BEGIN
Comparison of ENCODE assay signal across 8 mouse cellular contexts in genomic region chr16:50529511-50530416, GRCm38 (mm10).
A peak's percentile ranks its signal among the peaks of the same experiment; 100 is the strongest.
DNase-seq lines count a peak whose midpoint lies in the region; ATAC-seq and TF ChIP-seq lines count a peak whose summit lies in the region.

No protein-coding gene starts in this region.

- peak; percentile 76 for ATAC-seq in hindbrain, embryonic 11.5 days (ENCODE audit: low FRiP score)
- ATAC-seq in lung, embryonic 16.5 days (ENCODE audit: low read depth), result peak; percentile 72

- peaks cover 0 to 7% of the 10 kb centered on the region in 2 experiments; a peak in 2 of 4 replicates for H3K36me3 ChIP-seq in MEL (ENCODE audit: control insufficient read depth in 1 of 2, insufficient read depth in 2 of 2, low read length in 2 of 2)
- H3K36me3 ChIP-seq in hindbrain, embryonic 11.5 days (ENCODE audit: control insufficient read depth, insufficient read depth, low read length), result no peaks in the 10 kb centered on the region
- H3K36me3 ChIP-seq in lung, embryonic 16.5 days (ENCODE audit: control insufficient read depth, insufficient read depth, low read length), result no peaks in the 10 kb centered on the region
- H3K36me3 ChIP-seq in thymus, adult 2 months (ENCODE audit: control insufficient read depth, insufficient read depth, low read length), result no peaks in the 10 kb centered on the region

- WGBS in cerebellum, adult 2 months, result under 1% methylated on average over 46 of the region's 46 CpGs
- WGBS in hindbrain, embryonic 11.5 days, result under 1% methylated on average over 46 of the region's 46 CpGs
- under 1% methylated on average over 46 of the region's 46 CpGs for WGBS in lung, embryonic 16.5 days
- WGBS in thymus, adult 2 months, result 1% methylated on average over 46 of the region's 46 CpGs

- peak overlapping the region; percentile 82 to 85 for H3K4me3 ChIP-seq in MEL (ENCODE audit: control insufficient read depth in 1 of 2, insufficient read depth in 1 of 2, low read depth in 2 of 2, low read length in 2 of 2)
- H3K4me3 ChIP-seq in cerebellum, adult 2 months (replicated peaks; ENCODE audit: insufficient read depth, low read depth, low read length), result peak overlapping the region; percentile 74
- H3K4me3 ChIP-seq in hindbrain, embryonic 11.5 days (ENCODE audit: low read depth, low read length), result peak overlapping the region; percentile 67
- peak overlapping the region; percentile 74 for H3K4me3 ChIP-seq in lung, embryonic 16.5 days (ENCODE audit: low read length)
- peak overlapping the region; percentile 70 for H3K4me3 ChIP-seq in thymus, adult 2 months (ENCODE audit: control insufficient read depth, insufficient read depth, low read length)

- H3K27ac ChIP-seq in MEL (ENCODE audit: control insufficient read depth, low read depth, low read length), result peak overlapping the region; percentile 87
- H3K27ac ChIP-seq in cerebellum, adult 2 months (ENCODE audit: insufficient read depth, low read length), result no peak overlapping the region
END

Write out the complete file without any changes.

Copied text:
Comparison of ENCODE assay signal across 8 mouse cellular contexts in genomic region chr16:50529511-50530416, GRCm38 (mm10).
A peak's percentile ranks its signal among the peaks of the same experiment; 100 is the strongest.
DNase-seq lines count a peak whose midpoint lies in the region; ATAC-seq and TF ChIP-seq lines count a peak whose summit lies in the region.

No protein-coding gene starts in this region.

- peak; percentile 76 for ATAC-seq in hindbrain, embryonic 11.5 days (ENCODE audit: low FRiP score)
- ATAC-seq in lung, embryonic 16.5 days (ENCODE audit: low read depth), result peak; percentile 72

- peaks cover 0 to 7% of the 10 kb centered on the region in 2 experiments; a peak in 2 of 4 replicates for H3K36me3 ChIP-seq in MEL (ENCODE audit: control insufficient read depth in 1 of 2, insufficient read depth in 2 of 2, low read length in 2 of 2)
- H3K36me3 ChIP-seq in hindbrain, embryonic 11.5 days (ENCODE audit: control insufficient read depth, insufficient read depth, low read length), result no peaks in the 10 kb centered on the region
- H3K36me3 ChIP-seq in lung, embryonic 16.5 days (ENCODE audit: control insufficient read depth, insufficient read depth, low read length), result no peaks in the 10 kb centered on the region
- H3K36me3 ChIP-seq in thymus, adult 2 months (ENCODE audit: control insufficient read depth, insufficient read depth, low read length), result no peaks in the 10 kb centered on the region

- WGBS in cerebellum, adult 2 months, result under 1% methylated on average over 46 of the region's 46 CpGs
- WGBS in hindbrain, embryonic 11.5 days, result under 1% methylated on average over 46 of the region's 46 CpGs
- under 1% methylated on average over 46 of the region's 46 CpGs for WGBS in lung, embryonic 16.5 days
- WGBS in thymus, adult 2 months, result 1% methylated on average over 46 of the region's 46 CpGs

- peak overlapping the region; percentile 82 to 85 for H3K4me3 ChIP-seq in MEL (ENCODE audit: control insufficient read depth in 1 of 2, insufficient read depth in 1 of 2, low read depth in 2 of 2, low read length in 2 of 2)
- H3K4me3 ChIP-seq in cerebellum, adult 2 months (replicated peaks; ENCODE audit: insufficient read depth, low read depth, low read length), result peak overlapping the region; percentile 74
- H3K4me3 ChIP-seq in hindbrain, embryonic 11.5 days (ENCODE audit: low read depth, low read length), result peak overlapping the region; percentile 67
- peak overlapping the region; percentile 74 for H3K4me3 ChIP-seq in lung, embryonic 16.5 days (ENCODE audit: low read length)
- peak overlapping the region; percentile 70 for H3K4me3 ChIP-seq in thymus, adult 2 months (ENCODE audit: control insufficient read depth, insufficient read depth, low read length)

- H3K27ac ChIP-seq in MEL (ENCODE audit: control insufficient read depth, low read depth, low read length), result peak overlapping the region; percentile 87
- H3K27ac ChIP-seq in cerebellum, adult 2 months (ENCODE audit: insufficient read depth, low read length), result no peak overlapping the region